This is Assange’s failure. By hiding from his issues in Sweden and deliberately becoming Wikileaks himself, he is in grave danger of destroying his ideals. Few people will believe his claims of a conspiracy between Sweden and the US to extradite him, no charges have ever been issued for him in the US. So he has ended up isolated in an embassy and the future of Wikileaks is less than certain.

We Steal Secrets is a fascinating and detailed look into a true one off (both company and individual). No stone is left unturned and the wonderfully balanced view presented will leave you arguing with yourself as you try to work out who is in the right and how much is being withheld from you as a state secret and how much you would want known by everybody. The personal cost to many of the individuals is brought out into very stark focus and probably for the first time you will see the wide range of victims that circle this story. At the same time, you will no doubt be left furious by the ease at which the Obama administration managed to shift focus from the actual blood being shed and the potential blood that might be shed by exposing these secrets. We Steal Secrets is engaging, enraging, unflinching, accessible, detailed and enlightening.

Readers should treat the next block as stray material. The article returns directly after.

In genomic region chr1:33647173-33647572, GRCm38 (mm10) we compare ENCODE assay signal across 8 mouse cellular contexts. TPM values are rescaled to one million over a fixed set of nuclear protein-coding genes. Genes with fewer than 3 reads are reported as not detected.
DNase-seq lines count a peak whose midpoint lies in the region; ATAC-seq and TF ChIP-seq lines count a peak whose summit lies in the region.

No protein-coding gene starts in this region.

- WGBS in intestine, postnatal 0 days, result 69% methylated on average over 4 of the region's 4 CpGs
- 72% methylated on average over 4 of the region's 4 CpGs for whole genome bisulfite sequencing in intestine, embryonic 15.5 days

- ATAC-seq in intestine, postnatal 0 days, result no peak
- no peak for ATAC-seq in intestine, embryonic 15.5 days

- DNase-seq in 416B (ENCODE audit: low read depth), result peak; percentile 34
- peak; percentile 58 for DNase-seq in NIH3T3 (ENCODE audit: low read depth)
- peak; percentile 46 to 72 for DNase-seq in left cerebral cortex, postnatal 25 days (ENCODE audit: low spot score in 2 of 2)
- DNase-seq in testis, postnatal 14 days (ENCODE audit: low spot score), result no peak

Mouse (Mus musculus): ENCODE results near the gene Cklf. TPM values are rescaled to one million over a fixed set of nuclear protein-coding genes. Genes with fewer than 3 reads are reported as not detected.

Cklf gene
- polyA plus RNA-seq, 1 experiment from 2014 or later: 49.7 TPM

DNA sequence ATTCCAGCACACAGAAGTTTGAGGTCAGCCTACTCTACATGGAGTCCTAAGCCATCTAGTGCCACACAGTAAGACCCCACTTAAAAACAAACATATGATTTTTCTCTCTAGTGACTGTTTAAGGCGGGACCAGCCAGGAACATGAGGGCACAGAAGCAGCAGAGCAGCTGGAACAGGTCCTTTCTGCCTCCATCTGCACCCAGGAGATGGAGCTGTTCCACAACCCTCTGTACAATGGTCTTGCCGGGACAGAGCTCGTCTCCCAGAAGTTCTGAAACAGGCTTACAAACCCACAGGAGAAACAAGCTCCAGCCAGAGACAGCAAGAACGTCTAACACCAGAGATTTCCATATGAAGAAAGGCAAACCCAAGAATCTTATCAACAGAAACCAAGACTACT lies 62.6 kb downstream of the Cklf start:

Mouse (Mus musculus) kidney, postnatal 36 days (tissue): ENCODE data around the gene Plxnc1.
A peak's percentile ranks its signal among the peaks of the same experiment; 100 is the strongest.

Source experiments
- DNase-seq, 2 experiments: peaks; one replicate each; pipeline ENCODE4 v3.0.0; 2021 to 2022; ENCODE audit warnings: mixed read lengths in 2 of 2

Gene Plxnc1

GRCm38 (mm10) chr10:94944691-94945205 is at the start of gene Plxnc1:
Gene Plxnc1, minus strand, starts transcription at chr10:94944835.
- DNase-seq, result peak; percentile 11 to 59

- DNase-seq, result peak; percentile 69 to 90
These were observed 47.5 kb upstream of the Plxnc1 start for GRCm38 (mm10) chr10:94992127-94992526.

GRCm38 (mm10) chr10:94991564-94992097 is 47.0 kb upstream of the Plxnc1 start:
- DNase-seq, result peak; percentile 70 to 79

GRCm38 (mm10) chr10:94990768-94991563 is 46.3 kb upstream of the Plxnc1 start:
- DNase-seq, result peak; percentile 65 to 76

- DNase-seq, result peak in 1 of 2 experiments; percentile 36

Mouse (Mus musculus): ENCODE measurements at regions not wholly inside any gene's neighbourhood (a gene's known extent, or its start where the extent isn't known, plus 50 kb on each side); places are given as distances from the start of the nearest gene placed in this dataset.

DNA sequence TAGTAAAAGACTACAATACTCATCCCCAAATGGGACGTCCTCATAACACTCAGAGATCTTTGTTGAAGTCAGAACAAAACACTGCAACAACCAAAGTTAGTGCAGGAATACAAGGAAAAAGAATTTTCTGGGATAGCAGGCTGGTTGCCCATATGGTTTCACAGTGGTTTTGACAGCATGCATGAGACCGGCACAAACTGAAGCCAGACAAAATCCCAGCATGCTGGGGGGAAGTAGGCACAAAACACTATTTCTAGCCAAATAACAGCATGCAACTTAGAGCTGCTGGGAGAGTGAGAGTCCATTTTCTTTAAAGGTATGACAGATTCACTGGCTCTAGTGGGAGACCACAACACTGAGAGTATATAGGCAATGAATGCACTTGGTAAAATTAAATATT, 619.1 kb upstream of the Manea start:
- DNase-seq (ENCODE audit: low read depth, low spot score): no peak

Check out the trailer for We Steal Secrets here.